Hello,
I don't understand how did we continue to solve the question after defining \(y_{epsilon}\). And if I remember correctly during the exercise session this term was a bit different from what was written in the solution now. Could you please explain what actually is it and why we needed to introduce it and how we got the equation shown in the red circle?
Thanks,

The \(\nabla f(x)\) is certainly a subgradient of f. Then this exercise is equivalent to show any subgradient g of f must be \(\nabla f(x)\) which means the difference between g and \(\nabla f(x)\) must be 0 in each coordinate. That is, we need to show that middle term in the red circle is 0 for each coordinate i. To prove this, we utilize the first inequality in the picture which holds true for all y and therefore holds true for our defined \(y_\epsilon\). Then we can show that the middle term in the red circle has to be 0 by taking epsilon to 0.

## Exercise 26 ProblemSet4

Hello,

I don't understand how did we continue to solve the question after defining \(y_{epsilon}\). And if I remember correctly during the exercise session this term was a bit different from what was written in the solution now. Could you please explain what actually is it and why we needed to introduce it and how we got the equation shown in the red circle?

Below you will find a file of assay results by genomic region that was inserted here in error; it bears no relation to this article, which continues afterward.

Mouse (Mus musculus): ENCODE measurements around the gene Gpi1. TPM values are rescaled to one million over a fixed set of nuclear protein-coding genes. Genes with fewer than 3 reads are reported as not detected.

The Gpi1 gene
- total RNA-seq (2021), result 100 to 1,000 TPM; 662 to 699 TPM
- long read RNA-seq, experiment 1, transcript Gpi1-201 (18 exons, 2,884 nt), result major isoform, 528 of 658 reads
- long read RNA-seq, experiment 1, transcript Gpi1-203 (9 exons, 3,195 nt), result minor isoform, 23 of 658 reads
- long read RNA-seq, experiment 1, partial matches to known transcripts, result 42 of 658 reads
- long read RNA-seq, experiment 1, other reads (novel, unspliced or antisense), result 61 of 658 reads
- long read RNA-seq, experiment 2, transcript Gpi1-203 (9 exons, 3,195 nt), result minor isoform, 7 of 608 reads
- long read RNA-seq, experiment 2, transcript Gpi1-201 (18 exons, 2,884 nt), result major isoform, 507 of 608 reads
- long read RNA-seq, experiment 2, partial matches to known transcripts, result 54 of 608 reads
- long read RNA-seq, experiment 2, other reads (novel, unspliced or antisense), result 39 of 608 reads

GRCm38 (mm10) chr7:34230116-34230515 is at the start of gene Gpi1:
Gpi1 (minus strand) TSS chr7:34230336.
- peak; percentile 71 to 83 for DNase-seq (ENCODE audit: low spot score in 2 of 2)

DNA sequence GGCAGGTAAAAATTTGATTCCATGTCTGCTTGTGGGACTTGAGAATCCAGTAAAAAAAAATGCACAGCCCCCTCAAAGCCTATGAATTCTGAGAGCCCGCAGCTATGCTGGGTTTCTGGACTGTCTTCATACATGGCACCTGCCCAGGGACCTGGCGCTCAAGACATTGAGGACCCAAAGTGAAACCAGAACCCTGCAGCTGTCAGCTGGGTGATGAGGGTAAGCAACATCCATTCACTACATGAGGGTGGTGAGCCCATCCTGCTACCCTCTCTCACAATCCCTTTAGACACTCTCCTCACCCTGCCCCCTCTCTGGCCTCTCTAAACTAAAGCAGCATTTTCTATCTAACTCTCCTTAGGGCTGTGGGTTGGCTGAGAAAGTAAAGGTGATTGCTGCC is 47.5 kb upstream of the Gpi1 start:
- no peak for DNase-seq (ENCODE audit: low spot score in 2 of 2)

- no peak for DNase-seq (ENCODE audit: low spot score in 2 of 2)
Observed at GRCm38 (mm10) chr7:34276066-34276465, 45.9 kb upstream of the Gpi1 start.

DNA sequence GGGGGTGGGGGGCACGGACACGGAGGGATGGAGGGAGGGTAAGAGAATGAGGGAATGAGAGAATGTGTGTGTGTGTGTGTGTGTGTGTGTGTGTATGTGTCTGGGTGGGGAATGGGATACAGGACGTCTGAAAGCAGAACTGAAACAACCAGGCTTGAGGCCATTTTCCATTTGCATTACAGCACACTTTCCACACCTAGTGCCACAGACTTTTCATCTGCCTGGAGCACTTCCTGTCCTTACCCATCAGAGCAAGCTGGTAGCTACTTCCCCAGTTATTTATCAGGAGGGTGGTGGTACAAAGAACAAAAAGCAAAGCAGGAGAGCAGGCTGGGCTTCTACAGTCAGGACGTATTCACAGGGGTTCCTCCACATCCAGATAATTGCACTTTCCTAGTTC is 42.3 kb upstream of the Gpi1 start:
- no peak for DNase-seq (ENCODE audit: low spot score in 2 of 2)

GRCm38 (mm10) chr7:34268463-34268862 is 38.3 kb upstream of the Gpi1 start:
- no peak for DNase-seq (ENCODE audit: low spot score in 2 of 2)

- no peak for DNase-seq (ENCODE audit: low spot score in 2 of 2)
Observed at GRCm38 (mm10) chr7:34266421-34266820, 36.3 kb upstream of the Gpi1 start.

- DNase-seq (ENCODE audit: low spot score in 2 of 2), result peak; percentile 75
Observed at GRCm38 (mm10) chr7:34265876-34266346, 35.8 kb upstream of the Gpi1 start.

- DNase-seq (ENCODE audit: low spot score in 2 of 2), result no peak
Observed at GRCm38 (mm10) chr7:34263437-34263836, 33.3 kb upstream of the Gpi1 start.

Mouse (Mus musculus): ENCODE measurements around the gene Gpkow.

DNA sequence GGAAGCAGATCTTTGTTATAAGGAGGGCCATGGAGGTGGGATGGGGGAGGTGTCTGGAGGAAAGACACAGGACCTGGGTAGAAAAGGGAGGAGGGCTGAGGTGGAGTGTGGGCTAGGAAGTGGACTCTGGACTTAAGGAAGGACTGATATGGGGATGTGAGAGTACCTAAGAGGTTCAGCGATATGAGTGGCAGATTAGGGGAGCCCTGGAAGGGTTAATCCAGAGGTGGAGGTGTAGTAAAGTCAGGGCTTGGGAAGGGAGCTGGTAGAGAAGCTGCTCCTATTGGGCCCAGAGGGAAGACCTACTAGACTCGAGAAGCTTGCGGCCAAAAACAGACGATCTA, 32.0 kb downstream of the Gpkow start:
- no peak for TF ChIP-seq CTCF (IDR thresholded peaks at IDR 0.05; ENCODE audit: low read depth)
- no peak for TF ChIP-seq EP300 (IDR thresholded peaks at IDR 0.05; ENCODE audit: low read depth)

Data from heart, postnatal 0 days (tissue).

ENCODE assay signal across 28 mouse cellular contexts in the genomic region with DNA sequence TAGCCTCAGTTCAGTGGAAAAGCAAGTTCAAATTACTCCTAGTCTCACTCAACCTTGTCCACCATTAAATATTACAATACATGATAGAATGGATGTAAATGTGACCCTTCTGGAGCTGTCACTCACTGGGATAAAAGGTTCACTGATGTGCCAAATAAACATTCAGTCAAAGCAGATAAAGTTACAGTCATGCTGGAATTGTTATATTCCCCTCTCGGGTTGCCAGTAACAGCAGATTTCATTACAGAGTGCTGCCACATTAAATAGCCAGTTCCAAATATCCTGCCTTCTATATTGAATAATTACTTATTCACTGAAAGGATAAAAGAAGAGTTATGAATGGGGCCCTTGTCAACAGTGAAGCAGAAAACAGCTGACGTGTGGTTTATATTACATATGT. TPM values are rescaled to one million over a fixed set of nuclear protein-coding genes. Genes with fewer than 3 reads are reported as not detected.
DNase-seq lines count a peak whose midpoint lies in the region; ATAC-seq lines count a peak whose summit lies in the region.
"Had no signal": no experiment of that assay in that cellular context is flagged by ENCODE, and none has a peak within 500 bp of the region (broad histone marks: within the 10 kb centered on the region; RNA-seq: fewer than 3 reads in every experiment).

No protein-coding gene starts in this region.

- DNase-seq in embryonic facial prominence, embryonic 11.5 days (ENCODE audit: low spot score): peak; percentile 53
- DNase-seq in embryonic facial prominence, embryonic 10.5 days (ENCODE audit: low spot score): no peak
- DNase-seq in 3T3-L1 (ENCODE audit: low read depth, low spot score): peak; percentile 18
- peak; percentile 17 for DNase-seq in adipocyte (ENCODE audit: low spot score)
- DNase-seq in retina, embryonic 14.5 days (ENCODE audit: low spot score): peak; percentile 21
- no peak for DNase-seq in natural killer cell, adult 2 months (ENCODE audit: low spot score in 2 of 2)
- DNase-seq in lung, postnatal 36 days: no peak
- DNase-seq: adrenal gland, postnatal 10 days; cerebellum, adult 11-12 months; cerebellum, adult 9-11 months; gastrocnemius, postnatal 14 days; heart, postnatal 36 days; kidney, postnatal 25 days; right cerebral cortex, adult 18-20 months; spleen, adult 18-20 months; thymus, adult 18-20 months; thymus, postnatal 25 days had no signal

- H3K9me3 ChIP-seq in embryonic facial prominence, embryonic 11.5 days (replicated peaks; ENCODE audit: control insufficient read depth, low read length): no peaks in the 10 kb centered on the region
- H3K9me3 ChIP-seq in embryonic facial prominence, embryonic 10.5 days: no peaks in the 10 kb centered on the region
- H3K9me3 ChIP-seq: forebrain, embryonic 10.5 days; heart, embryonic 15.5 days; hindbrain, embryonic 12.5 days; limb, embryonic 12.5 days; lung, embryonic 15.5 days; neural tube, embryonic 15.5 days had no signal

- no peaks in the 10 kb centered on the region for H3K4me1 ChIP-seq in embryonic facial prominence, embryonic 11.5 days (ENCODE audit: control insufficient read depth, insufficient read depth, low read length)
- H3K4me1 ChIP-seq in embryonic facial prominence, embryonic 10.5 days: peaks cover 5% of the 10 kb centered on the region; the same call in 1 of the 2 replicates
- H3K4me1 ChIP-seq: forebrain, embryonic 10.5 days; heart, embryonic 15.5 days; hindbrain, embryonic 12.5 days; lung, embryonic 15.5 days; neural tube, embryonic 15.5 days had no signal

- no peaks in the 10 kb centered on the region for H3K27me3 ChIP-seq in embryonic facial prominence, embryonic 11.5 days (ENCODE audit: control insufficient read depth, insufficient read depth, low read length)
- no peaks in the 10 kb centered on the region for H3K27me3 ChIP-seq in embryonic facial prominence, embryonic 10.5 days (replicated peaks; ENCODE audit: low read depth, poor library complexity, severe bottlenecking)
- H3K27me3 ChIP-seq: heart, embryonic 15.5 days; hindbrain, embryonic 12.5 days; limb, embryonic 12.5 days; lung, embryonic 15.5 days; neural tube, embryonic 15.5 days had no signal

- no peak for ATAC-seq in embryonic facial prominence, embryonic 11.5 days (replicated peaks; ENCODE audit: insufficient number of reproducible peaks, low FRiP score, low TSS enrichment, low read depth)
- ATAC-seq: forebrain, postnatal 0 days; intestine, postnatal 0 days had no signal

Thanks,

The \(\nabla f(x)\) is certainly a subgradient of f. Then this exercise is equivalent to show any subgradient g of f must be \(\nabla f(x)\) which means the difference between g and \(\nabla f(x)\) must be 0 in each coordinate. That is, we need to show that middle term in the red circle is 0 for each coordinate i. To prove this, we utilize the first inequality in the picture which holds true for all y and therefore holds true for our defined \(y_\epsilon\). Then we can show that the middle term in the red circle has to be 0 by taking epsilon to 0.

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